The Utility of Noninvasive PET/CT Myocardial Perfusion Imaging in Adult Liver Transplant Candidates

Transplant Direct. 2022 Mar 25;8(4):e1311. doi: 10.1097/TXD.0000000000001311. eCollection 2022 Apr.


Background: The optimal cardiovascular (CV) risk stratification in liver transplant (LT) candidates remains unclear. The aim of this study was to evaluate concordance of findings between dobutamine stress echocardiography (DSE), positron emission tomography/computed tomography myocardial perfusion imaging (PET/CT MPI), and left heart catheterization in adult LT candidates.

Methods: Data on 234 consecutive adult LT candidates from February 2015 to June 2018 with PET/CT MPI were reviewed. Adverse CV outcomes were adjudicated via chart review by a board-certified cardiologist.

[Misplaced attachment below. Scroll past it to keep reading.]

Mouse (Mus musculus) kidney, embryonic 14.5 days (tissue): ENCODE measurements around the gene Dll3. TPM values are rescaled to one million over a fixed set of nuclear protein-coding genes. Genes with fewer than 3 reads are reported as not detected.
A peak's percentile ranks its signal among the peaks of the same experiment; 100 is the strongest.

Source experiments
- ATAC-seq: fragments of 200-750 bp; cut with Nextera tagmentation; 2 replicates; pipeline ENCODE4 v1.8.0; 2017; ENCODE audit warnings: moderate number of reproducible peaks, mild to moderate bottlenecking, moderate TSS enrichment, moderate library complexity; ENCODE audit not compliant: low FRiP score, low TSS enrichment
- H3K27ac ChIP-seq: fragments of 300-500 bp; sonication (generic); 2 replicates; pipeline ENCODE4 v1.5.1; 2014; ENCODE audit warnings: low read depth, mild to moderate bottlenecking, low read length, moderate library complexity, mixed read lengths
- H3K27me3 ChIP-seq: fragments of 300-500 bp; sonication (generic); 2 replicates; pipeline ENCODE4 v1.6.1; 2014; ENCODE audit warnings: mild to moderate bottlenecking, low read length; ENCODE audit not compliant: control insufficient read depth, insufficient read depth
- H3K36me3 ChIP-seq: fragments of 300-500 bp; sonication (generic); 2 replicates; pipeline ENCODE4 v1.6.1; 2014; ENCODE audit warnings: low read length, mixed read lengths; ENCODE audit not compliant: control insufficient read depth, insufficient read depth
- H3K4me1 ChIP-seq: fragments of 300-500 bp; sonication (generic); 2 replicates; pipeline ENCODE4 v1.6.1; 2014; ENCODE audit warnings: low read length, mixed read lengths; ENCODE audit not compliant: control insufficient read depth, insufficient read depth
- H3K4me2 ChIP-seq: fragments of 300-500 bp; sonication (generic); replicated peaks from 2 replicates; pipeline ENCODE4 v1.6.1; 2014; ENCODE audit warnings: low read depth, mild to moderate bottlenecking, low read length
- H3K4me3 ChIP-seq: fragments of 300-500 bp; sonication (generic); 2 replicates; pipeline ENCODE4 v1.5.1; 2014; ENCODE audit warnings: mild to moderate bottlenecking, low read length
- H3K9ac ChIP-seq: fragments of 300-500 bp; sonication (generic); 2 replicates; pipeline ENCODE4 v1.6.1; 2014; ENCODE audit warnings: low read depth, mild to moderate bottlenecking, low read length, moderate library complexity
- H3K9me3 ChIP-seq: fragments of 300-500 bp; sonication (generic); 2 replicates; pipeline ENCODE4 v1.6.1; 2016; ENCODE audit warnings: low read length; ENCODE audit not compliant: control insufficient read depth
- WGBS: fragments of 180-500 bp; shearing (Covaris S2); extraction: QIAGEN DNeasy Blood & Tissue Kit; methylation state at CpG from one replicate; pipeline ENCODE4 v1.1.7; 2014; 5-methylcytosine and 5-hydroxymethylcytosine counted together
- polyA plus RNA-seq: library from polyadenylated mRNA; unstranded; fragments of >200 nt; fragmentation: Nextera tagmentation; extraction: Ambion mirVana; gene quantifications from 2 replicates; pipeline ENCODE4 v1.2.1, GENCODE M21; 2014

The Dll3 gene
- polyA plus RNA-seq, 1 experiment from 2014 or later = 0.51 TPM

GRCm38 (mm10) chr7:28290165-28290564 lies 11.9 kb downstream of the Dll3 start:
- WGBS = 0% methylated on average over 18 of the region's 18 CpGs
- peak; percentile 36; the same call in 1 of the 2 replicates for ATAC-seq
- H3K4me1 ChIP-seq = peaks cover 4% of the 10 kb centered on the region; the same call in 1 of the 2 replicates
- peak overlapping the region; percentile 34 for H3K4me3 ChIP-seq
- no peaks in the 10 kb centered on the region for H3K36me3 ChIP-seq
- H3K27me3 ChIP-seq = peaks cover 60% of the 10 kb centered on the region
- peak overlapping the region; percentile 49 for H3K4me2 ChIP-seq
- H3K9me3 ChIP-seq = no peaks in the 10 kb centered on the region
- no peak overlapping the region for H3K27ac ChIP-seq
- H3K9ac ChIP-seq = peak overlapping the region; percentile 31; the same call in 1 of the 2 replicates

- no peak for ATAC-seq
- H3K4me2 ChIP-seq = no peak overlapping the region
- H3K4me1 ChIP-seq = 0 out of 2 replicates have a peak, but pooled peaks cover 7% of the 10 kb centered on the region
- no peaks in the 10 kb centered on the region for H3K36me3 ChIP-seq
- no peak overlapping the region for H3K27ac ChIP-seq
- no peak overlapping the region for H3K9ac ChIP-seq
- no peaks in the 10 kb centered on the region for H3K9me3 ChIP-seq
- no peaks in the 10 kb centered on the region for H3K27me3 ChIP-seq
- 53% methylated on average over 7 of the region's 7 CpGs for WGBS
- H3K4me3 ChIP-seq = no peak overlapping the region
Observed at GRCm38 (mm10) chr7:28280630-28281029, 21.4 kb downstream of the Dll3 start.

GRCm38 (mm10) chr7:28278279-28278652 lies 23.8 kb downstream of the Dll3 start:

Results: Median age was 60.8, body mass index 30.2 kg/m2, and model of end-stage liver disease-sodium 14; 61% were male, and 54% had diabetes. Thirty-seven percent had nonalcoholic steatohepatitis and 29% alcohol-related liver disease. Sixty-five percent of patients had a DSE, of which 41% were nondiagnostic. No factors were independently associated with having a nondiagnostic DSE. The median global myocardial flow reserve correlated positively with hemoglobin and negatively with model of end-stage liver disease-sodium, age, ejection fraction, and body mass index. Moderate/high-risk MPIs were associated with older age and known CV disease. In patients with 2 cardiac testing modalities, findings were concordant in 87%. Eleven of 53 LT recipients experienced an adverse CV outcome, but no independent predictors were identified for this outcome.

Conclusions: Results of different cardiac risk-stratification modalities were concordant across modalities the majority of the time in LT candidates, although these findings were not independently correlated with risk of post-LT CV outcomes. Given the high rates of nondiagnostic DSEs in this population, PET/CT MPI may be the preferred CV risk-stratification modality in older patients and those with known CV disease.